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In this Risk & Repeat podcast, SearchSecurity editors discuss the recent Acer data breach and the questions it raises about the company's payment security practices.
The recent Acer data breach that exposed the credit card information of thousands of customers has led to many questions about the robustness of payment security measures within enterprises.
News of the Acer breach broke after the Taiwanese computer manufacturer filed a data breach notification letter with the California attorney general's office. Acer later announced that approximately 34,500 customers of the company's U.S. ecommerce website had their credit card information -- including the account number, expiration date and CVV security code -- exposed in the breach, which lasted almost an entire calendar year before it was detected. In addition, the company disclosed to media outlets that it had accidentally stored the credit card data in "an unsecured format."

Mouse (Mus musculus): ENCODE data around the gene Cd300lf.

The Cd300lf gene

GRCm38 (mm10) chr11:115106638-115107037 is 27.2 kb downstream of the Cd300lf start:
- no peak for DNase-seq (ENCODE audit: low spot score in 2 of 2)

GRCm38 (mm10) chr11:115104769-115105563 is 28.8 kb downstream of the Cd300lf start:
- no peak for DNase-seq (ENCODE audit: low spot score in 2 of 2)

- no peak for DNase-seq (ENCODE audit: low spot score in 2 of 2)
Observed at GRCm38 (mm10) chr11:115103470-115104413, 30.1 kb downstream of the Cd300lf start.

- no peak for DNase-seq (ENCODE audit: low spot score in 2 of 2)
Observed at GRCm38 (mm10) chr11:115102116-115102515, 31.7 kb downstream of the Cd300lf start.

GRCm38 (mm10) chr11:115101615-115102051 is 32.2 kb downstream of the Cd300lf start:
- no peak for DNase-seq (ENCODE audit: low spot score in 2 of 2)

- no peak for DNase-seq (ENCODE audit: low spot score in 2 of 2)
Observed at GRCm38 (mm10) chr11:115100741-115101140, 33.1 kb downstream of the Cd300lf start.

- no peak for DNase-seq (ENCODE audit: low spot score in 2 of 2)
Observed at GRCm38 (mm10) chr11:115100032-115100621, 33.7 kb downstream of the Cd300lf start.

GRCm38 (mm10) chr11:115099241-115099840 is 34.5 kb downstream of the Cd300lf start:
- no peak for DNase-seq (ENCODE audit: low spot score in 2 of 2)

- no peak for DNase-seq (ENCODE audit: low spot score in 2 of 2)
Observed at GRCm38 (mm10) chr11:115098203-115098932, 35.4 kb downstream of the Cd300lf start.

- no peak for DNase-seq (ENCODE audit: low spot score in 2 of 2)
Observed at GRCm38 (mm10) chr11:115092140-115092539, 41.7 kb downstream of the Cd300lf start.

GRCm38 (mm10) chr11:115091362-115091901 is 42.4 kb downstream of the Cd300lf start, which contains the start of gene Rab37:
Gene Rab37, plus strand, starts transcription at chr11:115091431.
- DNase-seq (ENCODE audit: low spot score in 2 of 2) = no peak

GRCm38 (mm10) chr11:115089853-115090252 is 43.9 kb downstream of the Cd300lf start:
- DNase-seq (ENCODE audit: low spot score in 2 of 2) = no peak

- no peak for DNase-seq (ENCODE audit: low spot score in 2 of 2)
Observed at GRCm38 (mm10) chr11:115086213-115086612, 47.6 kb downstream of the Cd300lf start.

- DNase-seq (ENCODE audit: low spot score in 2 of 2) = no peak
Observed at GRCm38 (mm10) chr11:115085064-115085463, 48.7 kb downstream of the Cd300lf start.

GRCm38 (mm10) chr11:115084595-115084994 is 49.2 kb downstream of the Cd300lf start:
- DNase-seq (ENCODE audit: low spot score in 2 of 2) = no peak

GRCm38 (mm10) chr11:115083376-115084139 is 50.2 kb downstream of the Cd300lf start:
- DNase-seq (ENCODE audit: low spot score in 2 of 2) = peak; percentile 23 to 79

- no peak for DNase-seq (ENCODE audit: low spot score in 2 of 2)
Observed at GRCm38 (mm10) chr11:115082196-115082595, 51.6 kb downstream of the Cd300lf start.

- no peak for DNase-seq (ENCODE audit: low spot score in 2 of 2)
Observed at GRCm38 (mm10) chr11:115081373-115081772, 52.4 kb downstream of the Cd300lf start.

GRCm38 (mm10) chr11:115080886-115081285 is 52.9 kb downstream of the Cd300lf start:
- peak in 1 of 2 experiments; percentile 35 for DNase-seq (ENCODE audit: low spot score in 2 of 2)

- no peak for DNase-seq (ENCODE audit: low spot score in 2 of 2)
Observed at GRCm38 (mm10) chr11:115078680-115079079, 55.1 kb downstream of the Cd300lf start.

While details of how the attackers gained access to the credit card data have yet to emerge, the Acer breach raises questions about the computer maker's payment security practices. Why was Acer storing customers' CVV security codes, and why was all of the credit card data stored in one place? Why wasn't the data protected with some kind of encryption or tokenization? And why did it take so long for Acer to discover the breach?
In this episode of SearchSecurity's Risk & Repeat podcast, site editors Rob Wright and Peter Loshin discuss these questions and debate just how bad the Acer breach and the company's breach notification letter are compared to other recent enterprise examples.
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